Med­i­cal ex­am­iner to re­tire af­ter 3 decades

Fought with Da­ley over death toll dur­ing 1995 heat wave

Chicago Sun-Times - - News - BY AN­NIE SWEENEY AND STEVE PAT­TER­SON Staff Re­porters

The first sign of trou­ble for Dr. Ed­mund Donoghue, chief med­i­cal ex­am­iner in Cook County, dur­ing the 1995 heat wave came in a Fri­day night phone call from the of­fice.

There were 45 names on the ex­am­i­na­tion list for the fol­low­ing day — twice as many as the daily av­er­age. And it was only 9 p.m.

The next day, in fact, there were 85 bod­ies sched­uled to be au­top­sied at the Robert J. Stein In­sti­tute at 2121 W. Har­ri­son. The next day was 100; the next day 110.

Be­fore the heat wave fin­ished, more than 700 peo­ple suc­cumbed to the heat in the county. It was one of sev­eral ma­jor in­ves­ti­ga­tions Donoghue over­saw dur­ing his nearly 30-year ca­reer.

Donoghue, 61, an­nounced Mon­day that he will leave at the end of the year. He said he’s el­i­gi­ble for re­tire­ment, and re­tir­ing “seemed the right thing to do.”

Dur­ing his ca­reer, Donoghue also played a key role in in­form­ing the pub­lic about the cyanide-laced Tylenol that killed seven peo­ple in 1982, and the crash of Amer­i­can Air­lines Flight 191 just out­side O'Hare Air­port in 1979. In that case, Donoghue helped iden­tify the 273 vic­tims.

The heat wave was no­table in part be­cause it forced Donoghue into the pub­lic spot­light when the mayor chal­lenged his num­bers of heat deaths.

An of­fi­cial with the U.S. Cen­ters for Dis­ease Con­trol later en­dorsed Donoghue’s method­ol­ogy.

“I don’t think any­body re­al­ized how dan­ger­ous it could be. Once we did and once peo­ple ac­cepted the fact that peo­ple were dy­ing, they quickly changed the plan and they be­gan to think about how we could pre­vent th­ese deaths,” Donoghue said.

To­day, the city has an en­tirely dif­fer­ent re­sponse to heat that in­cludes a mas­sive pub­lic aware­ness cam­paign to en­sure peo­ple get to cool­ing cen­ters.

“We were very busy over here,’’ Donoghue said of the dis­agree­ment with the mayor. “We didn’t have time to worry about what the mayor was think­ing.’’

Donoghue was ap­pointed chief in 1993 af­ter the re­tire­ment of Robert J. Stein. Donoghue knew he wanted to work in foren­sic pathol­ogy since walk­ing into a sopho­more class in 1967 at Mar­quette Med­i­cal School, now the Med­i­cal Col­lege of Wis­con­sin, and be­ing handed a syl­labus on the topic.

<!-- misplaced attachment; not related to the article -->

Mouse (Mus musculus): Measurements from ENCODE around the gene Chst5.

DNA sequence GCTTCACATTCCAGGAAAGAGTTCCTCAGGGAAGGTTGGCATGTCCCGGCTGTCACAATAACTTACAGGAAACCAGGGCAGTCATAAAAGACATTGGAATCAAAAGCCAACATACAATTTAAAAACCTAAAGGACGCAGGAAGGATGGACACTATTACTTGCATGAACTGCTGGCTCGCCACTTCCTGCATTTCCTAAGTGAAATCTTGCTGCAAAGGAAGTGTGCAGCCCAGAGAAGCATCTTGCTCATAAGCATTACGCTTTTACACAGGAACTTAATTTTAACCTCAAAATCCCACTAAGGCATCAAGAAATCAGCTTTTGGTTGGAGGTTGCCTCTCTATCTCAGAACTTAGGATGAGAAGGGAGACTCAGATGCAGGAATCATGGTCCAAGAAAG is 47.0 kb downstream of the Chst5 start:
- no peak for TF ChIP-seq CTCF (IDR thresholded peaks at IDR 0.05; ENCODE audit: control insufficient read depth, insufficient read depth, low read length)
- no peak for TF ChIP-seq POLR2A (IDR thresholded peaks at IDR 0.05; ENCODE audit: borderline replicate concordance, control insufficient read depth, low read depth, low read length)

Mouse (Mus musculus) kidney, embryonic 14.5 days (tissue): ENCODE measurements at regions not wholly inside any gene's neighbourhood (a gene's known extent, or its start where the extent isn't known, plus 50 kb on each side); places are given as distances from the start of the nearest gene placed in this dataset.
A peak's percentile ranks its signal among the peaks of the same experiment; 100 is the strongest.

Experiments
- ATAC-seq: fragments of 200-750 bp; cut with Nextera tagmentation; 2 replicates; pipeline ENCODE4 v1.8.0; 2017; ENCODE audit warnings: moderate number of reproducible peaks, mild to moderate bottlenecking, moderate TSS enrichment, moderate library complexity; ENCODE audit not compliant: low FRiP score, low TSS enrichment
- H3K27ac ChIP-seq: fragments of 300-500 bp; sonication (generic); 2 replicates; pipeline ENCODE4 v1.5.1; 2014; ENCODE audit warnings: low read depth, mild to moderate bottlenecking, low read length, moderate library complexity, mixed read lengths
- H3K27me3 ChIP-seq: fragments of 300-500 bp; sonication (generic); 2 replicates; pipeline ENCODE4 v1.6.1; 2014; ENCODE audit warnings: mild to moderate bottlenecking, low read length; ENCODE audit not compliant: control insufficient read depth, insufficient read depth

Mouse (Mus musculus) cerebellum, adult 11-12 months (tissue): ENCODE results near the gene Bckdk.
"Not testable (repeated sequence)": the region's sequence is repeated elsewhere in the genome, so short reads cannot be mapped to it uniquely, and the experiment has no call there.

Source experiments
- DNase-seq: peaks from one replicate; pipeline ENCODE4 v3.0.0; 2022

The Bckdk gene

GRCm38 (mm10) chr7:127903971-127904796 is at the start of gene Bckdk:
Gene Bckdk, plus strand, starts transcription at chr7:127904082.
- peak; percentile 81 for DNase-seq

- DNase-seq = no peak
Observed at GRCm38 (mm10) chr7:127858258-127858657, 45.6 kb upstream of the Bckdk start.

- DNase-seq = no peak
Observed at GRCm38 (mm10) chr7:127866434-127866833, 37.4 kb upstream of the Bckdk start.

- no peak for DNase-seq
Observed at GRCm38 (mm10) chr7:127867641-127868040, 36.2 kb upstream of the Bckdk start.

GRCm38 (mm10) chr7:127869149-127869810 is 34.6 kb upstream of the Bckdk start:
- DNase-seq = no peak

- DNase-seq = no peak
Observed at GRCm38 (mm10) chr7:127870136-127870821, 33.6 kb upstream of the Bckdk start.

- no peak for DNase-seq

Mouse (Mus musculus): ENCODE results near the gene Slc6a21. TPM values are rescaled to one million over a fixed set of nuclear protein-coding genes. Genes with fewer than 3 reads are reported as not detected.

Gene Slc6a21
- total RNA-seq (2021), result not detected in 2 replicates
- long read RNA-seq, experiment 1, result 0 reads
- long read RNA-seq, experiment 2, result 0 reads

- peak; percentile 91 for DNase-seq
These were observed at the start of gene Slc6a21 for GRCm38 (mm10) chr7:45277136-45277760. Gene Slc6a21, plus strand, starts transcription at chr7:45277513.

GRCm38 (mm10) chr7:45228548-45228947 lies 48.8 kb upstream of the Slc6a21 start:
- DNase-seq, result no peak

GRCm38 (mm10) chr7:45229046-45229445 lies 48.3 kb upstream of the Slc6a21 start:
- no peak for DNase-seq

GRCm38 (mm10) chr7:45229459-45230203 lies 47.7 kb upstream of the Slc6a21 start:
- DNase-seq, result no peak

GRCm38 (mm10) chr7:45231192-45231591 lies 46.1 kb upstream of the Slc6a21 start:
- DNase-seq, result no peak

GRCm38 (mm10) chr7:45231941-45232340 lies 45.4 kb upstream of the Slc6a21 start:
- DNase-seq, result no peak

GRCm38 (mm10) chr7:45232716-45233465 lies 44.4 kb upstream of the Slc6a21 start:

Over the years, he has en­joyed a job that many out­siders may re­gard as grue­some — ex­am­in­ing those who died sus­pi­cious or vi­o­lent deaths to de­ter­mine the cause and man­ner of death. And he’s en­joyed in­form­ing the pub­lic when there are broader health threats.

Feds prob­ing of­fice for clout

Re­plac­ing Donoghue will be among the first ap­point­ments from new Cook County Board Pres­i­dent Todd Stroger and will be among the moves pro­vid­ing an in­sight as to the type of gov­ern­ment he’ll run. The med­i­cal ex­am­iner’s of­fice was one of many of­fices that was a pa­tron­age dump­ing ground for Stroger’s fa­ther, for­mer Board Pres­i­dent John Stroger.

The of­fice of the med­i­cal ex­am­iner also was re­cently caught up in the on­go­ing fed­eral in­ves­ti­ga­tion into Cook County hir­ing. A fed­eral sub­poena seek­ing hir­ing records dat­ing to 1997 was served at the of­fice in Oc­to­ber — al­though Donoghue said this had noth­ing to do with his de- ci­sion to re­tire.

Donoghue’s re­place­ment also could be faced with hav­ing to make 10 per­cent cuts to the $8.6 mil­lion bud­get, some­thing that wor­ries him.

“I am re­ally very con­cerned they will not leave the de­part­ment with the re­sources we need,’’ he said.

Donoghue, who is from the North Side and is mar­ried with three grown chil­dren, is con­sid­er­ing tak­ing a private job in foren­sic pathol­ogy. His cur­rent salary is $213,000. asweeney@suntimes.com spat­ter­son@suntimes.com

—BRIAN JACK­SON/SUN-TIMES

Chief Med­i­cal Ex­am­iner Ed­mund Donoghue has de­cided to re­tire.

—JOHN H. WHITE/SUN-TIMES

Ed­mund Donoghue fought with Mayor Da­ley dur­ing the 1995 heat wave that claimed more than 700 peo­ple. “We were very busy . . . we didn’t have time to worry about what the mayor was think­ing,” Donoghue said.

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